Ans) There is hardly any big company in the world that does not have a presence in India, in one way or another. The Indian government has taken several initiatives to attract foreign investment, including allowing foreign companies to make direct investments in Indian firms by way of acquiring shares and debentures, providing a competitive advantage. It does, however, still have some stale laws that need to be changed, and an amendment to its shipping rules for tankers would give an advantage, at a time when global supply chains are under pressure.
Over the last several years, the rules relating to foreign direct investment in India have been progressively liberalized. Companies and entities in most sectors can be 100% foreign-owned and investments in several sectors can be made without government approval. India’s Income Tax rates are reasonable and its Corporate Tax rate has room to be lowered, while other countries raise theirs; the tax system could be simplified to encourage investments.
The withdrawal of the Indian ownership and control guidelines marks the completion of the removal of the requirement that Indian companies with foreign investment must remain ‘Indian owned and controlled.’
5) When it comes to India, what are the big issues that attract and detract foreign investors?
Ans) India is ranked in the low 60s of 190 countries for FDI, and for an economy with such potential and in need of large scale infrastructure projects, this should be higher. Indian companies have some of the highest standards of emerging market multinationals in terms of transparency and compliance. The country also has an ever-growing consumer base, making it one of the world's largest markets for manufactured goods and services, with an effective base for multi-national companies to export from.
Serious money needs to be spent on a robust infrastructure programme, and there is a need to close the wealth gap. Labour regulations remaining rigid and among the most complex in the world, while there is an issue over high corporate debt and non-performing assets.
6) As an analyst, which factors do you consider while advising your clients to invest in a foreign market? Does India fit into those parameters?
Ans) ESG investing should be of great interest to India, both as a producer and consumer. Its carbon footprint is too high, but it also can move into and expand related industries - EV cars, semiconductors, education - but must adhere to the full criteria of ESG, including social and governance, especially to attract foreign investors. I would advise budding investors that India has all the potential, but to stick with ESG investing, and to do the homework.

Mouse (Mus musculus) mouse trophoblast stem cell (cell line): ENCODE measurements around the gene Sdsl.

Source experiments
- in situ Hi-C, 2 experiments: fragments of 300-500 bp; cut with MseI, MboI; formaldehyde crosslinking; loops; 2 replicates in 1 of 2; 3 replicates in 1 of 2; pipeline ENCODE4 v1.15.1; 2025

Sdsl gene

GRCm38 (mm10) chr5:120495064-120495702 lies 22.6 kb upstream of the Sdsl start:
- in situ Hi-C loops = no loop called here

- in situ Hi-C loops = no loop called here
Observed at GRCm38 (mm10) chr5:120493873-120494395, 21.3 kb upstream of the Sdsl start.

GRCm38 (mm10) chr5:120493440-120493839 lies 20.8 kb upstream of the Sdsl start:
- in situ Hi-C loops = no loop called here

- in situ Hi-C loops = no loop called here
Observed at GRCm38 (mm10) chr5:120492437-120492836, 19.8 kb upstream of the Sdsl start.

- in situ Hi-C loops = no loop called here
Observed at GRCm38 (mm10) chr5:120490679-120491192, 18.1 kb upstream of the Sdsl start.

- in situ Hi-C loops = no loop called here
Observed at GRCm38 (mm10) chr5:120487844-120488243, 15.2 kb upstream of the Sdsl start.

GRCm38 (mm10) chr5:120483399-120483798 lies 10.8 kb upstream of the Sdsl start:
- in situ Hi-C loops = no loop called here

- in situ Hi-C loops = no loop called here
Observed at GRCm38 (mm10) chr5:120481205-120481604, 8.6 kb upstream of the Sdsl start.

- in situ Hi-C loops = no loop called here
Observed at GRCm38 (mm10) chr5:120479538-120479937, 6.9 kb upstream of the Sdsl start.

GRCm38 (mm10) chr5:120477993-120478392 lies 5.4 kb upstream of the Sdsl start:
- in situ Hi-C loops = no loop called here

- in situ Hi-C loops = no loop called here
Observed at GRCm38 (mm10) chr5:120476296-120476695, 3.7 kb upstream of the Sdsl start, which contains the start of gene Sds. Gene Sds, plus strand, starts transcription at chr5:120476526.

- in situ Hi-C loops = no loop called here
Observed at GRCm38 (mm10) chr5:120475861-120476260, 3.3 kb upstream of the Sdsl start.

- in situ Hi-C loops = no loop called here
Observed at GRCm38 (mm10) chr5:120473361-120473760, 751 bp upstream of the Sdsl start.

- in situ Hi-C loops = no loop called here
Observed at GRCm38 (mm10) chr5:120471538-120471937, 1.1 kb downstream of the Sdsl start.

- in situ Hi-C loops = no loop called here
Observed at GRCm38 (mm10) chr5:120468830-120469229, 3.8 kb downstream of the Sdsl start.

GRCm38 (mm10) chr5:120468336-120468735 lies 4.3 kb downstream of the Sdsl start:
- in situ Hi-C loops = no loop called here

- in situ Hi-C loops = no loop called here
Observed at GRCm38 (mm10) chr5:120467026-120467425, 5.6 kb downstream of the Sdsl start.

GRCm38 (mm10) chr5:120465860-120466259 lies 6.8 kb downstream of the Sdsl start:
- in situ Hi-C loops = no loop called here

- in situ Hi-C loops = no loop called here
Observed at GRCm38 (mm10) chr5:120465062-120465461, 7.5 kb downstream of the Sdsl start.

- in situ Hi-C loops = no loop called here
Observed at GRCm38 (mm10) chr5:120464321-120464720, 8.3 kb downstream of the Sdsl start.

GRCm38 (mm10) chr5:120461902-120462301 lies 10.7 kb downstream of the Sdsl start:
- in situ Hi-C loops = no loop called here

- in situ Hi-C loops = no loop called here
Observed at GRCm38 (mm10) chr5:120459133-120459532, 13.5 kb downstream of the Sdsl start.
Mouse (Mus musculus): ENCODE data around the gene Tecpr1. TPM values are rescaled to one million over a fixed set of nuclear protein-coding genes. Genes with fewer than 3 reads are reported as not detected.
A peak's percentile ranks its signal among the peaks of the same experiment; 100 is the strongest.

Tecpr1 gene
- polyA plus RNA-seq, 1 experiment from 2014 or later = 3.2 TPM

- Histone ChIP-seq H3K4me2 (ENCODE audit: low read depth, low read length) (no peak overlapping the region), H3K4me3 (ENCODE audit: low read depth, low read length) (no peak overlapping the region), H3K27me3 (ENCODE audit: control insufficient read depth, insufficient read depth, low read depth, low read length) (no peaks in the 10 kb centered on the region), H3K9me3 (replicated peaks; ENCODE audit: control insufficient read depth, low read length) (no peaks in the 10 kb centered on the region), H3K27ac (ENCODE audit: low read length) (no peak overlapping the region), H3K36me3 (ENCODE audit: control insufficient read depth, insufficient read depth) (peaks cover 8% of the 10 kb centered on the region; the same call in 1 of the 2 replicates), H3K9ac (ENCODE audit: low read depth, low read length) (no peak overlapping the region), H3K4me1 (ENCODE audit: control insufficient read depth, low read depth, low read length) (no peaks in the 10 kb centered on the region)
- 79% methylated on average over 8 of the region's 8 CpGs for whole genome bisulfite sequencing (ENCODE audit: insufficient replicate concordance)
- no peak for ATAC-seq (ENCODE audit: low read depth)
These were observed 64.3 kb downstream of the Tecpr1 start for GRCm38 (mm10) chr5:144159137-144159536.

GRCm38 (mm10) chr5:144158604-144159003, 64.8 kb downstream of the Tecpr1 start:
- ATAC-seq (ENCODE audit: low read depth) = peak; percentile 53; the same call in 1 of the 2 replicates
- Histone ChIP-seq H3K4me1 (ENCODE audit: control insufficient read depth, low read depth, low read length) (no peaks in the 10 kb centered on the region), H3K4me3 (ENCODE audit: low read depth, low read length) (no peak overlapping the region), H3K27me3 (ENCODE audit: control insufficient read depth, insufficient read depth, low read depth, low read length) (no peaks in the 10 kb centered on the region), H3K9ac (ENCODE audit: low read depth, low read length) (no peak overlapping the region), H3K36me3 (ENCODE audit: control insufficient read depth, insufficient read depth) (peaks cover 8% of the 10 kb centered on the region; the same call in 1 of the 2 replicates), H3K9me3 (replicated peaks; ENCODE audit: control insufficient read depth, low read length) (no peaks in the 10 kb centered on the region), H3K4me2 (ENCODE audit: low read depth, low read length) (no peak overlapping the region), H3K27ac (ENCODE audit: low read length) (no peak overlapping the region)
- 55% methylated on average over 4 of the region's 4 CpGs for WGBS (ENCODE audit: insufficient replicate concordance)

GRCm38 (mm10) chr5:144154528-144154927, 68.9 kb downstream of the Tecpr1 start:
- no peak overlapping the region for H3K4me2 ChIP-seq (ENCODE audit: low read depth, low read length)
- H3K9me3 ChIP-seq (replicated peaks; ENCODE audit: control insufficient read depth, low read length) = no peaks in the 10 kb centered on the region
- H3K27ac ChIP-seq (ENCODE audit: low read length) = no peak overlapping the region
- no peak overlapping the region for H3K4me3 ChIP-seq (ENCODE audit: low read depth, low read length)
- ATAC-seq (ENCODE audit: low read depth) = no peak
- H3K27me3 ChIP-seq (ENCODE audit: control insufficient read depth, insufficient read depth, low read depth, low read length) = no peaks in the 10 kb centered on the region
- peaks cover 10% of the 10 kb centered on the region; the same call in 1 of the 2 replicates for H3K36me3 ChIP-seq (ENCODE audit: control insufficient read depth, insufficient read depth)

7) How will India be impacted by the Dollar-Yuan movement going forward?
Ans) We have been warning over the past twelve months that global inflation expectations have been too low and growth expectations too optimistic. We also forecast a slowdown in China and anticipated a correction in bond yields and commodity prices in May. Over the past five years, USDCHN has been the most important currency pair in leading currency moves and creating the simplest trading opportunities.
While USDCHN has had several long term trend changes, USDINR has headed in one direction since the financial crisis, though has largely moved sideways since the COVID pandemic. Although as a market the Yuan is relatively small, its influence on global trade and therefore global forex markets is significant. USDCHN has led Dollar moves against major currencies. Chinese authorities have made their intentions clear that the Yuan should be regarded as a reserve currency and Xi Jinping’s aim is to make the Chinese economy the most dominant.
There have been several significant long term trend opportunities for Forex traders in the Yuan since 2014 (depreciating from 6.42 to 7.00 in 2018 and 7.15 to 6.42 in 2019), particularly since the Chinese authorities moved away from tracking the Dollar and US interest rates in 2017.
The calendar year 2018 when Fed started raising interest rates could be a template of price action for emerging markets in general, for the next several years, with the comparative size of deficits being important, and those able to fund their deficits being impacted the most. G7 central banks are preparing to tighten financial conditions and the PBOC is being forced to loosen; recently, we forecast a further interest rate or RRR cut before the end of the year.